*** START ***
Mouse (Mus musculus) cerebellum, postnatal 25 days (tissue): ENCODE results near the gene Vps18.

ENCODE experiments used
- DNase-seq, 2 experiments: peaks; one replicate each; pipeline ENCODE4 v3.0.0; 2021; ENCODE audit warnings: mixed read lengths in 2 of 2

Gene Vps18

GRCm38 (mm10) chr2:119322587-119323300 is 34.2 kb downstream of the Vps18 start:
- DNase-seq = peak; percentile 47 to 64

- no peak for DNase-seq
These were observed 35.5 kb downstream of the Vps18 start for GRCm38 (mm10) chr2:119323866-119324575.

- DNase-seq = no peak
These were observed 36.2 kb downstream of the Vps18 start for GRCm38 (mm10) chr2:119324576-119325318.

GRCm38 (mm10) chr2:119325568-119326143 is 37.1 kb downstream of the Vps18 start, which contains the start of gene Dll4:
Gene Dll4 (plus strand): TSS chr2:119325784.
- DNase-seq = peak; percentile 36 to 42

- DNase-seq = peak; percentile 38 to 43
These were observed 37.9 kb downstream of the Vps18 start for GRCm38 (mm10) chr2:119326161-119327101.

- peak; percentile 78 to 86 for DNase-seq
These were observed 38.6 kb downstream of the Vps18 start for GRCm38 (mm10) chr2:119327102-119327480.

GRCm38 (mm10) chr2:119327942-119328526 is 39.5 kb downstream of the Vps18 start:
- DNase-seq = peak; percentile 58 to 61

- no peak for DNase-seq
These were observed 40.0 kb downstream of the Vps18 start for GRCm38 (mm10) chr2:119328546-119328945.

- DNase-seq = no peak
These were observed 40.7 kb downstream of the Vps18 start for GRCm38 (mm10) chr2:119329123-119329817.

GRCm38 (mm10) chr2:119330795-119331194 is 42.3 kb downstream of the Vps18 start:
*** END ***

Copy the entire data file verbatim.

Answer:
Mouse (Mus musculus) cerebellum, postnatal 25 days (tissue): ENCODE results near the gene Vps18.

ENCODE experiments used
- DNase-seq, 2 experiments: peaks; one replicate each; pipeline ENCODE4 v3.0.0; 2021; ENCODE audit warnings: mixed read lengths in 2 of 2

Gene Vps18

GRCm38 (mm10) chr2:119322587-119323300 is 34.2 kb downstream of the Vps18 start:
- DNase-seq = peak; percentile 47 to 64

- no peak for DNase-seq
These were observed 35.5 kb downstream of the Vps18 start for GRCm38 (mm10) chr2:119323866-119324575.

- DNase-seq = no peak
These were observed 36.2 kb downstream of the Vps18 start for GRCm38 (mm10) chr2:119324576-119325318.

GRCm38 (mm10) chr2:119325568-119326143 is 37.1 kb downstream of the Vps18 start, which contains the start of gene Dll4:
Gene Dll4 (plus strand): TSS chr2:119325784.
- DNase-seq = peak; percentile 36 to 42

- DNase-seq = peak; percentile 38 to 43
These were observed 37.9 kb downstream of the Vps18 start for GRCm38 (mm10) chr2:119326161-119327101.

- peak; percentile 78 to 86 for DNase-seq
These were observed 38.6 kb downstream of the Vps18 start for GRCm38 (mm10) chr2:119327102-119327480.

GRCm38 (mm10) chr2:119327942-119328526 is 39.5 kb downstream of the Vps18 start:
- DNase-seq = peak; percentile 58 to 61

- no peak for DNase-seq
These were observed 40.0 kb downstream of the Vps18 start for GRCm38 (mm10) chr2:119328546-119328945.

- DNase-seq = no peak
These were observed 40.7 kb downstream of the Vps18 start for GRCm38 (mm10) chr2:119329123-119329817.

GRCm38 (mm10) chr2:119330795-119331194 is 42.3 kb downstream of the Vps18 start: